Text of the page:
I don't think so. In mechanical terms it is very similar to Kevin's mechanism - basically you are damping out rotation of the axle, and teh 4 shock absorber setup is the only time I can remember seeing shock absorbers used for a driveline problem.

" Unfortunately we cannot consider this an option due to the class rules."

"Do you have any thoughts on increasing the downward angle of the pinion nose to a max of 4
 degrees? Would it provide some rotational resistance to the differential? I'm not sure on the
current angle but it is likely to be quite shallow due to raised rear suspension."

My gut feeling is that there is probably an optimum setting for the pinionnose angle, but we never explored it as that angle is set for a production vehicle by the 2nd order excitation from the Hookes joints.

I doubt it will be a complete cure.

Cheers

Greg Locock

RE: Axle Tramp

"teh 4 shock absorber setup is the only time I can remember
                    seeing shock absorbers used for a driveline problem."


Sorry, I should have said " a rear wheel drive driveline problem", they are used in front wheel drives to cure similar problems. I fitted one to the FWD Elan to cure wheel tramp.

One other cure for axle tramp I have seen : thicker halfshafts.

One way you might be able to damp axle rotation within the rules is by moving the lower point of the shock absorber so that it partly reacts axle rotation. This will affect your handling unfortunately.




Cheers

Greg Locock

RE: Axle Tramp

(OP)
Thanks for the ideas Greg. Let the experimentation begin...

RE: Axle Tramp

Back in the 60's it was found by the Pensky team that alterations in a damper's low-speed damping characteristics (less damping) can eliminate these problems and that sometimes it has nothing to do with the axle "winding up." Carroll smith also makes reference to this fact in one of his books, possibly Tune to Win. I would consult with your damper manufacture about this, assuming they are not the OEM of the car..

Sean

RE: Axle Tramp

not being familiar with ausy cars, does your car have leaf springs or link bars? if it has link bars and you have raised the hieght of the car, as U.K. rally cars do, have you altered the angle of the link bars and you are now creating to much grip, and shearing the contact patch of the tyre. IE grip/spin/grip/spin ,leading to axle tramp. let me know if i can be of any help.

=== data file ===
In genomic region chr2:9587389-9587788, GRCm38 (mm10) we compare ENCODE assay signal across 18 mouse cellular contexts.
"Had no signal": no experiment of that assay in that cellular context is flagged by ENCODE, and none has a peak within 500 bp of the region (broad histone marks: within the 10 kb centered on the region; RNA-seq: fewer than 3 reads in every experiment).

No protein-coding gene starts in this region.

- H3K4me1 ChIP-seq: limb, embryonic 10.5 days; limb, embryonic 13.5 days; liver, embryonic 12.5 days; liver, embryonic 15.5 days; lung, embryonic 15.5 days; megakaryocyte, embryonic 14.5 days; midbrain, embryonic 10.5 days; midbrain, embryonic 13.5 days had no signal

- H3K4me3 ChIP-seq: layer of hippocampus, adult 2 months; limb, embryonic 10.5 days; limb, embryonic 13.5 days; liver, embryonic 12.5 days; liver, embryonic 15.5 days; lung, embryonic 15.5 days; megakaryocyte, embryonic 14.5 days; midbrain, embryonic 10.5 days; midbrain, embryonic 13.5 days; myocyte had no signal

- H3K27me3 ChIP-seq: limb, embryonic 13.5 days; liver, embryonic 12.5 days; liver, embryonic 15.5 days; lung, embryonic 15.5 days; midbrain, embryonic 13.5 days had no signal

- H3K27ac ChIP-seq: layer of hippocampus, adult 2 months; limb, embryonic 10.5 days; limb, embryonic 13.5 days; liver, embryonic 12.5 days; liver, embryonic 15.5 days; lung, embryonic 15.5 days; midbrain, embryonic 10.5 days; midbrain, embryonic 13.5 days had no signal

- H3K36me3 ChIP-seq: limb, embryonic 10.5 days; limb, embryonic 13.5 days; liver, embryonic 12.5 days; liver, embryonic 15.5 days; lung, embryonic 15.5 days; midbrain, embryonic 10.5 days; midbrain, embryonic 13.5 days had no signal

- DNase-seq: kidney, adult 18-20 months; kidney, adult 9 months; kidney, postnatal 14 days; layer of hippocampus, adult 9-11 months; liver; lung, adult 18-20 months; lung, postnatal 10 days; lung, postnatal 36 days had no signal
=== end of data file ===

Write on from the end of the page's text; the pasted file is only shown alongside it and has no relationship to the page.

RE: Axle Tramp

(OP)
emanuel,

The rear end is 4 link with coil springs. Unfortunately, work commitments have meant forgetting about the cars problems for a while, but when time becomes available we will start experimenting again. Thankfully, we have a bit of time up our sleeves before next season.

Our planis to remove the link diff brackets and reweld them on with the pinion angled slightly downward. Thanks for the offer of help and I'll let you know how we go.

Rian

RE: Axle Tramp

I think you have all missed the mark slightly.  What is happening is that the car is lowered slightly, and the lower links are no longer harizontal but at an angle.  The angle of the lower links causes the car to squat under acceleration.  A bit burst of power on takeoff causes squat so the wheels are lifted up off the ground so you break traction, and just as traction is regained the axle is sent back up into the body of the car only to loose traction again.  Thats the way I understand it, nothing to do with pinion angle or shocks.  Shocks can only hide the problem, not fix it. Its all about geometry.  

The common fix (to reduce squat at least), is to relocate the bottom link position on the diff a bit lower.  This brings the bottom link back to horizontal or even a bit past that.  No welding is needed because there are bolt on kits avaliable.  Try Whiteline first, or ask them if they don't make it.  I'm sure its legal for rally too.  

RE: Axle Tramp

My understanding is that axle tramp (live axle)is caused by driveshaft torque unloading the right side tyre so that it looses traction. When traction is lost driveshaft torque reduces and the tyre is forced back into contact with the road, driveshaft torque increases the tyre is lifted and the cycle repeats.
There is a solution involving focusing the suspension links on a point on a line drawn through the diff centre to the right (in the horizontal plane) at an angle to the car centre line, the tangent of the angle being the diff ratio.This is difficult to explain without a diagram.